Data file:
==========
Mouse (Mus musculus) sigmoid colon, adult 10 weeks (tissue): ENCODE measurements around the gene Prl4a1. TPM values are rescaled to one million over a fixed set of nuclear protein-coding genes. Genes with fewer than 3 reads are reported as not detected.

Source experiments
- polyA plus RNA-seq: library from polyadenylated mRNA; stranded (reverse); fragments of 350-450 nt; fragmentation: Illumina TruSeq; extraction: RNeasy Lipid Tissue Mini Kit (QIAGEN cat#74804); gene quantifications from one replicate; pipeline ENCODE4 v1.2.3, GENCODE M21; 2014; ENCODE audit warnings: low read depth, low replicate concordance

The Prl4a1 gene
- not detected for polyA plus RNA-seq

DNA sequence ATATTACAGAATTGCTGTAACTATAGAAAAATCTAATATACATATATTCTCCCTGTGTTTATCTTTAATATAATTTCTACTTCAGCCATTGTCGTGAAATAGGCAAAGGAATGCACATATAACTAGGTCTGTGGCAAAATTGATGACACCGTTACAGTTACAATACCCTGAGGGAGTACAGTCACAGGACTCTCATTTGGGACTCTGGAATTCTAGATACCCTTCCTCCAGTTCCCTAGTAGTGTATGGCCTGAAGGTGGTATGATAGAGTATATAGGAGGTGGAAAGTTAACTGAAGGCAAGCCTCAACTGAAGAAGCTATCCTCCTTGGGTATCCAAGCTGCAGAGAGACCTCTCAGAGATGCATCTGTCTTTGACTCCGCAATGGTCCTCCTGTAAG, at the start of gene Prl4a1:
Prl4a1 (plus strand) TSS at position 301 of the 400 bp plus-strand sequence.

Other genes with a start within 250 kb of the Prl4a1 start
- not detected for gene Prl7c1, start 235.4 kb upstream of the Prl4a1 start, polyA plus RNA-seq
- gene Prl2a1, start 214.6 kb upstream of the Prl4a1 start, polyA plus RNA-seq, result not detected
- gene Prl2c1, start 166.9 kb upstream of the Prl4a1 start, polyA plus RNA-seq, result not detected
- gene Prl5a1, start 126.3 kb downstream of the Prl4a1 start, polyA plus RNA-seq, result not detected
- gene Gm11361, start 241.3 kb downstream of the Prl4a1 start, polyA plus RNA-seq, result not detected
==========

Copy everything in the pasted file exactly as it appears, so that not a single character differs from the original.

Mouse (Mus musculus) sigmoid colon, adult 10 weeks (tissue): ENCODE measurements around the gene Prl4a1. TPM values are rescaled to one million over a fixed set of nuclear protein-coding genes. Genes with fewer than 3 reads are reported as not detected.

Source experiments
- polyA plus RNA-seq: library from polyadenylated mRNA; stranded (reverse); fragments of 350-450 nt; fragmentation: Illumina TruSeq; extraction: RNeasy Lipid Tissue Mini Kit (QIAGEN cat#74804); gene quantifications from one replicate; pipeline ENCODE4 v1.2.3, GENCODE M21; 2014; ENCODE audit warnings: low read depth, low replicate concordance

The Prl4a1 gene
- not detected for polyA plus RNA-seq

DNA sequence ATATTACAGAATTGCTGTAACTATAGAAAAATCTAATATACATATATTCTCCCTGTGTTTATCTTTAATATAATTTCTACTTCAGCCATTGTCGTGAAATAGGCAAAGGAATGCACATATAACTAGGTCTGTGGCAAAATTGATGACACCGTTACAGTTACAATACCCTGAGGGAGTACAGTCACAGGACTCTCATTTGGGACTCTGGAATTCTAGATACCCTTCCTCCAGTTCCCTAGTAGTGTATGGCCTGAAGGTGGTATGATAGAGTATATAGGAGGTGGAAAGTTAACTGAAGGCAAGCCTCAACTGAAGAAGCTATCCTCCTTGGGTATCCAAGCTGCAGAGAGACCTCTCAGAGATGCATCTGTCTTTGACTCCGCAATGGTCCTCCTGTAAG, at the start of gene Prl4a1:
Prl4a1 (plus strand) TSS at position 301 of the 400 bp plus-strand sequence.

Other genes with a start within 250 kb of the Prl4a1 start
- not detected for gene Prl7c1, start 235.4 kb upstream of the Prl4a1 start, polyA plus RNA-seq
- gene Prl2a1, start 214.6 kb upstream of the Prl4a1 start, polyA plus RNA-seq, result not detected
- gene Prl2c1, start 166.9 kb upstream of the Prl4a1 start, polyA plus RNA-seq, result not detected
- gene Prl5a1, start 126.3 kb downstream of the Prl4a1 start, polyA plus RNA-seq, result not detected
- gene Gm11361, start 241.3 kb downstream of the Prl4a1 start, polyA plus RNA-seq, result not detected